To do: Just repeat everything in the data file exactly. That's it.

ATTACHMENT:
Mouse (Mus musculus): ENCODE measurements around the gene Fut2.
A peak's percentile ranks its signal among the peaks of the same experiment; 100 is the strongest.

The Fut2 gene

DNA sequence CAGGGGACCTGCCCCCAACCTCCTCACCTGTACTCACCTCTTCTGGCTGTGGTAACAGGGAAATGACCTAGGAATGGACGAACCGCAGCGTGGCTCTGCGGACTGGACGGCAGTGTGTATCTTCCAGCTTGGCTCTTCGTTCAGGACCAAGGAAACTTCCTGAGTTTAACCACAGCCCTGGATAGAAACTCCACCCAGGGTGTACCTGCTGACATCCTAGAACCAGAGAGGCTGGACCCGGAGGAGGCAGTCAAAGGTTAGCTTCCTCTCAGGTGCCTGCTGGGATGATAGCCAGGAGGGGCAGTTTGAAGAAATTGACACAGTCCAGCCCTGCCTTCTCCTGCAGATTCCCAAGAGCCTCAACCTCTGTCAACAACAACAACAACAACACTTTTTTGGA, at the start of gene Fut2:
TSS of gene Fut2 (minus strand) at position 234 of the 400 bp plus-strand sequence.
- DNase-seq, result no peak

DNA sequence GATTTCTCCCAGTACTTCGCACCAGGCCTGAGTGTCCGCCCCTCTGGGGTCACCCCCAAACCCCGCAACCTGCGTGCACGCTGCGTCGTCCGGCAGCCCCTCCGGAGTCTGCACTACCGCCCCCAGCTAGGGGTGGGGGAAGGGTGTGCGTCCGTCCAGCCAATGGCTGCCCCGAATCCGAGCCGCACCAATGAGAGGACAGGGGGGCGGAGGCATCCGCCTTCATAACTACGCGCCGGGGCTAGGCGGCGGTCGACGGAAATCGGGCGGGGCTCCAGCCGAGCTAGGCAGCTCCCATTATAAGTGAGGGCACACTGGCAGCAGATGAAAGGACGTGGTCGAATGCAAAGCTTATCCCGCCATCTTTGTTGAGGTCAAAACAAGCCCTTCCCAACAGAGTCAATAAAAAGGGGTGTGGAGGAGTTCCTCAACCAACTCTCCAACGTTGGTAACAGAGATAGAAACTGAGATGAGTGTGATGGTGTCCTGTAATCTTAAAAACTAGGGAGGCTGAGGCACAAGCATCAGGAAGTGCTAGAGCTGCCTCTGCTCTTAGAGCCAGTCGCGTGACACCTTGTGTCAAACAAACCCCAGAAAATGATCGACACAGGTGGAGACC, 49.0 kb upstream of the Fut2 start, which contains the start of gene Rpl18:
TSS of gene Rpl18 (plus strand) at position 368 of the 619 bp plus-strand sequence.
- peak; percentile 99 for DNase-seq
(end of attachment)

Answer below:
Mouse (Mus musculus): ENCODE measurements around the gene Fut2.
A peak's percentile ranks its signal among the peaks of the same experiment; 100 is the strongest.

The Fut2 gene

DNA sequence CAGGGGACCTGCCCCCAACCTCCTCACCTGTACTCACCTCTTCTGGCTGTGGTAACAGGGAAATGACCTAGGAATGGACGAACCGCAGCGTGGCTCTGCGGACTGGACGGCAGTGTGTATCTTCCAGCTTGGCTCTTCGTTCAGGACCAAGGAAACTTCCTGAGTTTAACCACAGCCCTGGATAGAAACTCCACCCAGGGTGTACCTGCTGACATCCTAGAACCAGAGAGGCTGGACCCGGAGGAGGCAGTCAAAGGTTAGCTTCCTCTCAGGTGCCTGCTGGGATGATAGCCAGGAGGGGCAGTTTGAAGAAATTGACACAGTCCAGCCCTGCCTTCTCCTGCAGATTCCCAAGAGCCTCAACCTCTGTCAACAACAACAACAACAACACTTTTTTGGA, at the start of gene Fut2:
TSS of gene Fut2 (minus strand) at position 234 of the 400 bp plus-strand sequence.
- DNase-seq, result no peak

DNA sequence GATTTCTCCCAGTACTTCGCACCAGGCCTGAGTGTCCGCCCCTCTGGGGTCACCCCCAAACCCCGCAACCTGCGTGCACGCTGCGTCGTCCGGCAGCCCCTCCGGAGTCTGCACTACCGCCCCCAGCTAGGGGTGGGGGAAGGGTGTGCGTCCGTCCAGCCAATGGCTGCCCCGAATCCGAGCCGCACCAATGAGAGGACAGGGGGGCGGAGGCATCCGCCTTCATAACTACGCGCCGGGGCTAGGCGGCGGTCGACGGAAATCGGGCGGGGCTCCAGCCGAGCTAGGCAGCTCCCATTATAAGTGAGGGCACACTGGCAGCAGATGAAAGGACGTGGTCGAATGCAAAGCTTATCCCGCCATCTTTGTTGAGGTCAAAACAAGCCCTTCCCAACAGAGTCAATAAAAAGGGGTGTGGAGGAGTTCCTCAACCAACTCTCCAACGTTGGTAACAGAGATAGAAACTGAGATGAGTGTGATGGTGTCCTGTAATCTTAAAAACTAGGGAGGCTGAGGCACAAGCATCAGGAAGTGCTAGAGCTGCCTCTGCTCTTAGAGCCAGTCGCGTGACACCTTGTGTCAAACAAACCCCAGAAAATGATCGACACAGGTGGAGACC, 49.0 kb upstream of the Fut2 start, which contains the start of gene Rpl18:
TSS of gene Rpl18 (plus strand) at position 368 of the 619 bp plus-strand sequence.
- peak; percentile 99 for DNase-seq